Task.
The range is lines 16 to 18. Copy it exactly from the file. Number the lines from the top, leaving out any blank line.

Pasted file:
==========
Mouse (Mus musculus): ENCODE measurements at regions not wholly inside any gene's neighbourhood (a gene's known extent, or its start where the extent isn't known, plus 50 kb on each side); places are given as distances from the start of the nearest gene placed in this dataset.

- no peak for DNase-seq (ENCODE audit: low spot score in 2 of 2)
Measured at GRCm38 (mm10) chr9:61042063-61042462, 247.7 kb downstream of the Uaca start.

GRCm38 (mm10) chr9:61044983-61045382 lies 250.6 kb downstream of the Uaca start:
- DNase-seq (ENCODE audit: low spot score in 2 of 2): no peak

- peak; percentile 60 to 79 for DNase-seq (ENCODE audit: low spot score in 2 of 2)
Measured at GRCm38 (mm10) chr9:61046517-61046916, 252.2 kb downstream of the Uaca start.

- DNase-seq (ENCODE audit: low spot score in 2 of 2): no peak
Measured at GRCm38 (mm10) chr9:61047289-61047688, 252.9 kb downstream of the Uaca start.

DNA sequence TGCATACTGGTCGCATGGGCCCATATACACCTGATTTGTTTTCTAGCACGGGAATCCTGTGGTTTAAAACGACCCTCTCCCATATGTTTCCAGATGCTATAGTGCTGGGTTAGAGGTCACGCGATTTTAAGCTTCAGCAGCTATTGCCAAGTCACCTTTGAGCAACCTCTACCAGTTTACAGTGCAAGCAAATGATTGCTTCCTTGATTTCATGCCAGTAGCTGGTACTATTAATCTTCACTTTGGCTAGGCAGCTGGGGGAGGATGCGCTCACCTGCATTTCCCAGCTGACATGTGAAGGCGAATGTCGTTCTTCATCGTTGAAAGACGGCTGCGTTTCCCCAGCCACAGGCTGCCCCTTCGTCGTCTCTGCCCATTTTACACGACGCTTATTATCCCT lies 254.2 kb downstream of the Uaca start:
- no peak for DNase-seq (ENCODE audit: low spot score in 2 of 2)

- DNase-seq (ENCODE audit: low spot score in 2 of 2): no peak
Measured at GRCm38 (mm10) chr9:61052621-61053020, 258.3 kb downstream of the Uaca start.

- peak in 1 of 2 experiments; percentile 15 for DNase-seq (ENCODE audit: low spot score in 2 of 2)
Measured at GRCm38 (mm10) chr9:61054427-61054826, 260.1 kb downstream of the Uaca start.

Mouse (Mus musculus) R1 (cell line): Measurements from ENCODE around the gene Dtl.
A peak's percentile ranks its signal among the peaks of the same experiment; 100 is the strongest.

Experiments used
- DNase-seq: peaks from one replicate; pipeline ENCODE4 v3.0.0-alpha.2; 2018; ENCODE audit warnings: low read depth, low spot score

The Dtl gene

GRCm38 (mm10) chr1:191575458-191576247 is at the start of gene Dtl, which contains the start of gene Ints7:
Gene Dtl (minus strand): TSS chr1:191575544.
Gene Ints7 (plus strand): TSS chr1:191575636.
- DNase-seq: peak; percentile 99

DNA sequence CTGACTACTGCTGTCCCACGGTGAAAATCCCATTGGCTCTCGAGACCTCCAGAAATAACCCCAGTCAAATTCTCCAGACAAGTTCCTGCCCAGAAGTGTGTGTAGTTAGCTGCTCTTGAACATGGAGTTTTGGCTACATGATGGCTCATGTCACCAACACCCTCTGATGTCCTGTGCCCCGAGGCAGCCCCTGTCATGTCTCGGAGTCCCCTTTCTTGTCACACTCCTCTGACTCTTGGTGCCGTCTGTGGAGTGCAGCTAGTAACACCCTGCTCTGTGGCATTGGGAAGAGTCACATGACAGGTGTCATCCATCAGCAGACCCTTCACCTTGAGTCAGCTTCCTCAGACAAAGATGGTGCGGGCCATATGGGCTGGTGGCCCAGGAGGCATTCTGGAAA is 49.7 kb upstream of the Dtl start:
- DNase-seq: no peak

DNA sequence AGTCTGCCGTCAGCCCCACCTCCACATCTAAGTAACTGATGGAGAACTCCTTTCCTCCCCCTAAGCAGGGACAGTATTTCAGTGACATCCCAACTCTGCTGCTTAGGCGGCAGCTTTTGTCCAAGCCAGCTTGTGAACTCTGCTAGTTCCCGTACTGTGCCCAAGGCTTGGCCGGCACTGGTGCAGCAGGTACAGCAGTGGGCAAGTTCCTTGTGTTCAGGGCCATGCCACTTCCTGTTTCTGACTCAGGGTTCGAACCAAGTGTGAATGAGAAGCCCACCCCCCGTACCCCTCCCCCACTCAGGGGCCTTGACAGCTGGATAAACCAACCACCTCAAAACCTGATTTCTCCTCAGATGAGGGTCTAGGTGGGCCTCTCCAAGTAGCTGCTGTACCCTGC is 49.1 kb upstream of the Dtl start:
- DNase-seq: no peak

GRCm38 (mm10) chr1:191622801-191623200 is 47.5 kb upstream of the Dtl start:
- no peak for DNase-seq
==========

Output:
Mouse (Mus musculus) R1 (cell line): Measurements from ENCODE around the gene Dtl.
A peak's percentile ranks its signal among the peaks of the same experiment; 100 is the strongest.

Experiments used